I've upgraded dozens of systems with solid-state drives. In every case I've gotten a "W" reaction, as in "Wow!" "Whoa!" and "No way!" (not to mention "Kewl!"). Given a relatively modern CPU, an SSD delivers more satisfaction than any upgrade I know. Don't take my word for it, however: Believe the numbers.
Most people who want to boost their desktop computer's performance will upgrade either its GPU (easy) or its CPU (only slightly more complicated). Typically it's impossible to upgrade either component on a laptop. Storage upgrades, meanwhile, usually happen only after you've accumulated too much digital stuff (movies, music, and what have you), not when you're looking to make your PC faster.
Most SSDs don't offer a lot of storage capacity, so they're relatively expensive on a per-gigabyte basis compared with mechanical hard drives. Modern SSDs are many times faster than their mechanical cousins, though, so it stands to reason that installing one in an older PC will improve the system's performance.
But just how much of an increase can you expect to realize? The typical SSD product review is designed to test the drive's maximum performance, so the testbed usually consists of a state-of-the art PC. What happens when you put an SSD into an aging computer? Do the PC's older components—its CPU, motherboard, core-logic chipset, and the like—squelch the SSD's potential?
To answer those questions, PCWorld Labs ran our Notebook WorldBench 8.1 benchmark suite on a recent-vintage Toshiba Satellite P75-A7200 laptop powered by a fourth-generation mobile Core i7-4700MQ CPU (part of the processor family code-named Haswell), and our Desktop WorldBench 8.1 suite on an older Maingear tower PC equipped with a second-generation Core i7-2600K (Sandy Bridge). Our colleagues at Macworld helped us out by running SpeedMark on an Apple MacBook Pro with a third-generation Core i5-3210M (Ivy Bridge). All three test suites measure the performance of the entire system—not just its storage subsystem.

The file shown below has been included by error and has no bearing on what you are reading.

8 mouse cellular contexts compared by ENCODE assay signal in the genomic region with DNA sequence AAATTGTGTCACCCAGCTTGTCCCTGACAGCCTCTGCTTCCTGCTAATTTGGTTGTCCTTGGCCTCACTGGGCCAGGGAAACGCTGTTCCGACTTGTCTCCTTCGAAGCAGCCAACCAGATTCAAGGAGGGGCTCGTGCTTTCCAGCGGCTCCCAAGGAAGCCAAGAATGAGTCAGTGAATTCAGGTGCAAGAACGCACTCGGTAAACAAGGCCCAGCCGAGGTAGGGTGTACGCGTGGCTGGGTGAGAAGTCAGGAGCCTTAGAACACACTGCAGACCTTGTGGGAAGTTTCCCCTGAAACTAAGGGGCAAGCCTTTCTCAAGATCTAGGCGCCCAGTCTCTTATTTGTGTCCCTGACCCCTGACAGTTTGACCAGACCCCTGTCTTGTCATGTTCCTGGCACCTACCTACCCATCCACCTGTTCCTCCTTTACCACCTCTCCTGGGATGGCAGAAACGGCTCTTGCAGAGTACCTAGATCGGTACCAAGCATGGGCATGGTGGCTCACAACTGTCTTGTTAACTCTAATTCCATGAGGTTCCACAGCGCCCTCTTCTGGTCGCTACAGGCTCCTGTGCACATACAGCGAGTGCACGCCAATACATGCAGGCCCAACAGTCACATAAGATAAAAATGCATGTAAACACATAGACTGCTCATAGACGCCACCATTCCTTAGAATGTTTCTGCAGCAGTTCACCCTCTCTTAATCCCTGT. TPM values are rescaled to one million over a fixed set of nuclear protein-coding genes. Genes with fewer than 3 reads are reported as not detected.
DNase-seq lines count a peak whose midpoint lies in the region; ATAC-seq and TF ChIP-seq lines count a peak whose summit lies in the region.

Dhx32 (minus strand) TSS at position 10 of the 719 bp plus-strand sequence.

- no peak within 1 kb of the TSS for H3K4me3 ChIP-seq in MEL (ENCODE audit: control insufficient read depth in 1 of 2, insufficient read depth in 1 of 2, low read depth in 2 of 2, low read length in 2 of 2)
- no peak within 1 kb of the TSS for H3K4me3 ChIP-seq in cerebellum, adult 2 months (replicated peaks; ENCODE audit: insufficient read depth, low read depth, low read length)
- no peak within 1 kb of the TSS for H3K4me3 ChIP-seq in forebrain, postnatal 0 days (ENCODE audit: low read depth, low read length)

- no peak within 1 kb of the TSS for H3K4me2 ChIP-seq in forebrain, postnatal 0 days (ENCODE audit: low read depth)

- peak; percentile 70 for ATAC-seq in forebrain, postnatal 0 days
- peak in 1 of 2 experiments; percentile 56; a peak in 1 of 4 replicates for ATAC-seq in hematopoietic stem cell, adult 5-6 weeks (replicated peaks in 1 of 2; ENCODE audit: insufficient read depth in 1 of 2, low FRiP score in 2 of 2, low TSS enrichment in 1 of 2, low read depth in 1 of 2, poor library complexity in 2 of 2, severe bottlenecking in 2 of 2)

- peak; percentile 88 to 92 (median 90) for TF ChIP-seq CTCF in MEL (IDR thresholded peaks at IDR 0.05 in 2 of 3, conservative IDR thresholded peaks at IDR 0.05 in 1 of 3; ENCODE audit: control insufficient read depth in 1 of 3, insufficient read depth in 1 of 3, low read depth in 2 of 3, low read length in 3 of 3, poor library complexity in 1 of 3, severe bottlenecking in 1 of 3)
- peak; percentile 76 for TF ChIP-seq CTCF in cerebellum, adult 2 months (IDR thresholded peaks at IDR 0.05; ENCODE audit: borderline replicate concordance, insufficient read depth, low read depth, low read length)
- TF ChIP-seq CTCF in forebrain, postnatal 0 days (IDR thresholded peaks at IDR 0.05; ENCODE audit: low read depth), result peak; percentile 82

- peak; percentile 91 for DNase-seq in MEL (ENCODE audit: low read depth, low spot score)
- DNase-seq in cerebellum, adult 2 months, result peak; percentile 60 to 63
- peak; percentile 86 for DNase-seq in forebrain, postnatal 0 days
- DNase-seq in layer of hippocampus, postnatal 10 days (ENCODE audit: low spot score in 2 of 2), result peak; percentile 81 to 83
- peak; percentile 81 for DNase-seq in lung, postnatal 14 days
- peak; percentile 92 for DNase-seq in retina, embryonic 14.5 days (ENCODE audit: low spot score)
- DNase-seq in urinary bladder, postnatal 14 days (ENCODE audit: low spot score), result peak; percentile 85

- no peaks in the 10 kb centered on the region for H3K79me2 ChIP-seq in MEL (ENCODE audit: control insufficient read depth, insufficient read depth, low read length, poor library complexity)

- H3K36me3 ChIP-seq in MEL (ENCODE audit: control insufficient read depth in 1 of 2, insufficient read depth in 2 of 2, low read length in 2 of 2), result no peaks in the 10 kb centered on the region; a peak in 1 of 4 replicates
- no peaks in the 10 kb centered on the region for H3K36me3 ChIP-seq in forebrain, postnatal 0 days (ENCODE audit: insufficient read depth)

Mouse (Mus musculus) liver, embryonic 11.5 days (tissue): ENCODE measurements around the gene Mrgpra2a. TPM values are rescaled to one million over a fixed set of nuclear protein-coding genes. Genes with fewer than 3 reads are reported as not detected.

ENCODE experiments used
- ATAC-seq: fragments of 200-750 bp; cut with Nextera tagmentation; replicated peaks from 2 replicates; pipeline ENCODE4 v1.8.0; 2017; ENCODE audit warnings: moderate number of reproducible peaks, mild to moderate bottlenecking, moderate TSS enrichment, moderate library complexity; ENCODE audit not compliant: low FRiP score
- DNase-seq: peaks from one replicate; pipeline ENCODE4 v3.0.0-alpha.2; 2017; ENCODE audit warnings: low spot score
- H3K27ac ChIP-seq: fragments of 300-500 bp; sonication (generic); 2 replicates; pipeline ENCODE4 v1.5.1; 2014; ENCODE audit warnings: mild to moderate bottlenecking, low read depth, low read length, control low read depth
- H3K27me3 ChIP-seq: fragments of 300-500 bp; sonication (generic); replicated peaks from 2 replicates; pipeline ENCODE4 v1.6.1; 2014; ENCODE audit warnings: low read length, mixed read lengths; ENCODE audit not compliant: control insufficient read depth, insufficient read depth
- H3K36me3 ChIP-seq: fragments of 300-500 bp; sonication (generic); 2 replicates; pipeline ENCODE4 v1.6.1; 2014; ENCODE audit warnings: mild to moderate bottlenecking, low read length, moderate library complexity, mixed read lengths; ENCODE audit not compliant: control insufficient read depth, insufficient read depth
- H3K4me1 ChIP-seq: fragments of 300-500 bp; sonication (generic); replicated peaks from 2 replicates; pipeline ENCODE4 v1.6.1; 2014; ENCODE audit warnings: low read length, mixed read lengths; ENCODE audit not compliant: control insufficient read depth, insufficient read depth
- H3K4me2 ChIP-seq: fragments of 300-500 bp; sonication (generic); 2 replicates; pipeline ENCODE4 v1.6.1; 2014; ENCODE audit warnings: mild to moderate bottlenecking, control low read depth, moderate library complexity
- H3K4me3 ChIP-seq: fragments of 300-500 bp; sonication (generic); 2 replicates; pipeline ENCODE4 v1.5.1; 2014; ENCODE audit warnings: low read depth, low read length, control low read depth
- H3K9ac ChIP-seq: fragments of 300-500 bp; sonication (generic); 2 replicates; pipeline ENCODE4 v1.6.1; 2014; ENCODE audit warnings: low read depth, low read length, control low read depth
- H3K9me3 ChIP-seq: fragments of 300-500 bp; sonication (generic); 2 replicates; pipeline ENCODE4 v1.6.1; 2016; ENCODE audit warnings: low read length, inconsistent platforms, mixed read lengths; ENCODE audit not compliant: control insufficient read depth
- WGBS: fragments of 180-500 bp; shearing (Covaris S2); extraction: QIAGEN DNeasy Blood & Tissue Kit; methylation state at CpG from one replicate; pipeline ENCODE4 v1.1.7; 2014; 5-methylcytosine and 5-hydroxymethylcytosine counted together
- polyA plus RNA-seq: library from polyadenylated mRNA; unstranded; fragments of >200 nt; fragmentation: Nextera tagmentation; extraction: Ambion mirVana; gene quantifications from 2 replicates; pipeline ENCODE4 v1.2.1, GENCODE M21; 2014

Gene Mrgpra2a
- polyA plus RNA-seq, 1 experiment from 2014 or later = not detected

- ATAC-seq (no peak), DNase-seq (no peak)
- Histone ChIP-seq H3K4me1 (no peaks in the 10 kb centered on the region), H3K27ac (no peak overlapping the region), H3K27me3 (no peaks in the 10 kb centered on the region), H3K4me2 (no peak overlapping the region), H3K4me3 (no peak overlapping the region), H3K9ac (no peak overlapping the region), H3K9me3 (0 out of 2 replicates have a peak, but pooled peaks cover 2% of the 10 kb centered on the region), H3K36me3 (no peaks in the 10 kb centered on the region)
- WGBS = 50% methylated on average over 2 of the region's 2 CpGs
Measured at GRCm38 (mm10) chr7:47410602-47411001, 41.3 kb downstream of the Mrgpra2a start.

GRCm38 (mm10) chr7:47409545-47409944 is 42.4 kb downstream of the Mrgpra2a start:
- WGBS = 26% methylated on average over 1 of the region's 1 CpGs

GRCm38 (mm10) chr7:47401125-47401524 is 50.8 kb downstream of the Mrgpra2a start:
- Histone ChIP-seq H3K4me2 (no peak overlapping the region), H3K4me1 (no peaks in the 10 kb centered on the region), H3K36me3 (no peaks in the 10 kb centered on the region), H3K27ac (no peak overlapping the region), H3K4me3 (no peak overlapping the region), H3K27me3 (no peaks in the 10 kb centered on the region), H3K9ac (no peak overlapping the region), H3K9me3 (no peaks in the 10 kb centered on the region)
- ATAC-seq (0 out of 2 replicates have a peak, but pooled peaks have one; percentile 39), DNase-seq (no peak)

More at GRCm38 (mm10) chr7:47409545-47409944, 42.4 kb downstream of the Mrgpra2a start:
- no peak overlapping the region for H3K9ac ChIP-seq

The Labs staff first benchmarked each computer with its original hard drive, and then replaced that drive with an SSD and reran the benchmarks. The performance differences in all three scenarios were stunning.
When we benchmarked the Toshiba Satellite P75-A7200 with its stock 750GB, 5400-rpm hard drive (a Western Digital Travelstar HTS541075A9E680), the machine posted a Notebook WorldBench 8.1 score of 279. That's good performance. But when we replaced that drive with a 500GB Samsung EVO SSD, the laptop's score jumped to 435—a 56 percent improvement.
When we tested the Maingear tower PC with its original 1TB, 7200-rpm Seagate Barracuda ST31000524AS hard drive, the computer earned a Desktop WorldBench 8.1 score of 162. With a 256GB Samsung 840 EVO SSD installed, the score doubled to 325.
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